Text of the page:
The attack on the South Korean ship was the most serious violation of the 1953 cease-fire, in a history of serial North Korean provocations. Yet, neither the US nor South Korea took any counter-military action as a result. While the US and South Korea have historically been prepared to respond to an actual, coordinated attack, there has been no official policy response for incidents that fall short of war, based on the not unreasonable expectation that a counter-attack against North Korea would trigger a general war and far greater damage.

But the sinking of the South Korean ship demonstrated the weaknesses of that policy.

So as the US has been conducting military exercises with the South Koreans this month, the allies have also announced a new policy that makes clear that any future North Korean attacks, no matter how limited, will be met with immediate and measured retaliatory action, jointly by the US/South Korea.

So, onto the power vacuum created by new and untested governments – uniformly focused on domestic issues –  is an overlay of North Korean insecurity and ruthless internal power politics, packaged for maximum international consumption. How far will Kim III go to secure his position, or to do the bidding of his supporters? Does he or the North Korean leadership believe that they can again tangle with the South for their own ends with immunity? How much longer can Kim III keep making threats without vanquishing his own shaky credibility by not acting?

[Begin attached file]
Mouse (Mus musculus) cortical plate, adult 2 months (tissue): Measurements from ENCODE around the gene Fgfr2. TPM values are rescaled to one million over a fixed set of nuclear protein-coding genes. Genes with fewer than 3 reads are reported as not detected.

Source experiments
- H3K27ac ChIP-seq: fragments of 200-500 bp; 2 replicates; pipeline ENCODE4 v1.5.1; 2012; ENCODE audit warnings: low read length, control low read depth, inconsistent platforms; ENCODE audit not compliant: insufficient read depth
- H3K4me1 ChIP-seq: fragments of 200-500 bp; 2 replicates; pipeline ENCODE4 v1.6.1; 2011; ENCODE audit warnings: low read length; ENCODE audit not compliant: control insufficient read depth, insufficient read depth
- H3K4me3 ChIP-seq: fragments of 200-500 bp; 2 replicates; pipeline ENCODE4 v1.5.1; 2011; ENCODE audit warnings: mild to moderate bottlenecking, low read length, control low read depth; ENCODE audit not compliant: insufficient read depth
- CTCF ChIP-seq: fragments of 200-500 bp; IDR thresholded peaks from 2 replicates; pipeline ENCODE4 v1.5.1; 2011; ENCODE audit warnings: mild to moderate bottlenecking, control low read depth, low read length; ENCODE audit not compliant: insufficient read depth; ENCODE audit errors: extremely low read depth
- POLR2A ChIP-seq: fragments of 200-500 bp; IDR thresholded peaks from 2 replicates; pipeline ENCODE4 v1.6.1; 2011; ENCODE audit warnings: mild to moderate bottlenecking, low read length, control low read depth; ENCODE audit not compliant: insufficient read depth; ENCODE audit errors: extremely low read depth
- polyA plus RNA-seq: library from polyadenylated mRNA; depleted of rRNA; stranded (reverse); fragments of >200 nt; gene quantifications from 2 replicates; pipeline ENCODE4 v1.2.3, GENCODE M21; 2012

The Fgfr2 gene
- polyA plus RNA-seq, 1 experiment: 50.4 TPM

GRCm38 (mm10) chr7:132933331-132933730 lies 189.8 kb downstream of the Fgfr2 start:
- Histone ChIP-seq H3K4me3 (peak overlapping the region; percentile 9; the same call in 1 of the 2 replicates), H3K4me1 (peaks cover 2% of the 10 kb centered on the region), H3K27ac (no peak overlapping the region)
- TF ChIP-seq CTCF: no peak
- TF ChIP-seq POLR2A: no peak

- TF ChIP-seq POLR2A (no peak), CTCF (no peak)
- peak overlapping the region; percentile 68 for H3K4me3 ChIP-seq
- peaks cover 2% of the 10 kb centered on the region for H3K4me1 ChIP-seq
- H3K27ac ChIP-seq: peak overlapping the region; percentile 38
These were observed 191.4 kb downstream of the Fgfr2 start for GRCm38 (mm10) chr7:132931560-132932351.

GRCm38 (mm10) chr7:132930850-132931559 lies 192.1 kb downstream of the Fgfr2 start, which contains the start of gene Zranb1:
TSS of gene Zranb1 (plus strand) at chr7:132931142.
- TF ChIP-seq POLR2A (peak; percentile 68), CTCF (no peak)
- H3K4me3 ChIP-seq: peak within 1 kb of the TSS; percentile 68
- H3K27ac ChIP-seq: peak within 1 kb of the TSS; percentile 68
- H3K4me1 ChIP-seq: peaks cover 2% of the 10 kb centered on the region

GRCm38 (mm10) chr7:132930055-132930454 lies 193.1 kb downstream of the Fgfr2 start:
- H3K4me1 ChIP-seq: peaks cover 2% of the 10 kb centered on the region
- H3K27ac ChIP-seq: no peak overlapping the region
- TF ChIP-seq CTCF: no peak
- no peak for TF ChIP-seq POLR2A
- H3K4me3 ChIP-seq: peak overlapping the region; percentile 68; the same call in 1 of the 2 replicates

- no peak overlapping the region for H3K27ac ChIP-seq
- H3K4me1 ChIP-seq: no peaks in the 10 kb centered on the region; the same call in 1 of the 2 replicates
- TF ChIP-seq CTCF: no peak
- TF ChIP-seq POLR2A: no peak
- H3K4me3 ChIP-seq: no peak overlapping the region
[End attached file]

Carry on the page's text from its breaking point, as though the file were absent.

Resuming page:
What will the world suffer for Kim III’s machinations?

If there is a provocation, the US and South Korea will respond. It would be foolhardy in the extreme for anyone to doubt that President Obama will not fully meet US treaty requirements.

That is the tripwire today between rhetoric and war.